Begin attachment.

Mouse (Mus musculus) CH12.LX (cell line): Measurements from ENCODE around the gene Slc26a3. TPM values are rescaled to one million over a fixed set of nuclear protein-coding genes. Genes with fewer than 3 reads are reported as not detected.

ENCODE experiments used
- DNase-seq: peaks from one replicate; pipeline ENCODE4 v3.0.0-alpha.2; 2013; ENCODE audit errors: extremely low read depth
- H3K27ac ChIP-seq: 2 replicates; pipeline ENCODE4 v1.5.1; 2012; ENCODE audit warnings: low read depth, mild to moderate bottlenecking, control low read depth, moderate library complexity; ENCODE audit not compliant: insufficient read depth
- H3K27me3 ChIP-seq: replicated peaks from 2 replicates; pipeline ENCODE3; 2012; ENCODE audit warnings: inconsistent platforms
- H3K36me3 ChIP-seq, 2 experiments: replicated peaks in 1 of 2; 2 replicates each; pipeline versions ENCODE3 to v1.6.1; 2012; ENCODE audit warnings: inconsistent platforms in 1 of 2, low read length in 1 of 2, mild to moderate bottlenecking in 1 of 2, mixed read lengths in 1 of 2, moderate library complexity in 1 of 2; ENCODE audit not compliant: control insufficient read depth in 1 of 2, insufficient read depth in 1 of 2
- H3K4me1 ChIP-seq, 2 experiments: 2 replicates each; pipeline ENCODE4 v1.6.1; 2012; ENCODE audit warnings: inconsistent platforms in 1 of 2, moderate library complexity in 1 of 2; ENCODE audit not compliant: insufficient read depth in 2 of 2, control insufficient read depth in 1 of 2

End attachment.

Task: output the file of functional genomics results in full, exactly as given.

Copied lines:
Mouse (Mus musculus) CH12.LX (cell line): Measurements from ENCODE around the gene Slc26a3. TPM values are rescaled to one million over a fixed set of nuclear protein-coding genes. Genes with fewer than 3 reads are reported as not detected.

ENCODE experiments used
- DNase-seq: peaks from one replicate; pipeline ENCODE4 v3.0.0-alpha.2; 2013; ENCODE audit errors: extremely low read depth
- H3K27ac ChIP-seq: 2 replicates; pipeline ENCODE4 v1.5.1; 2012; ENCODE audit warnings: low read depth, mild to moderate bottlenecking, control low read depth, moderate library complexity; ENCODE audit not compliant: insufficient read depth
- H3K27me3 ChIP-seq: replicated peaks from 2 replicates; pipeline ENCODE3; 2012; ENCODE audit warnings: inconsistent platforms
- H3K36me3 ChIP-seq, 2 experiments: replicated peaks in 1 of 2; 2 replicates each; pipeline versions ENCODE3 to v1.6.1; 2012; ENCODE audit warnings: inconsistent platforms in 1 of 2, low read length in 1 of 2, mild to moderate bottlenecking in 1 of 2, mixed read lengths in 1 of 2, moderate library complexity in 1 of 2; ENCODE audit not compliant: control insufficient read depth in 1 of 2, insufficient read depth in 1 of 2
- H3K4me1 ChIP-seq, 2 experiments: 2 replicates each; pipeline ENCODE4 v1.6.1; 2012; ENCODE audit warnings: inconsistent platforms in 1 of 2, moderate library complexity in 1 of 2; ENCODE audit not compliant: insufficient read depth in 2 of 2, control insufficient read depth in 1 of 2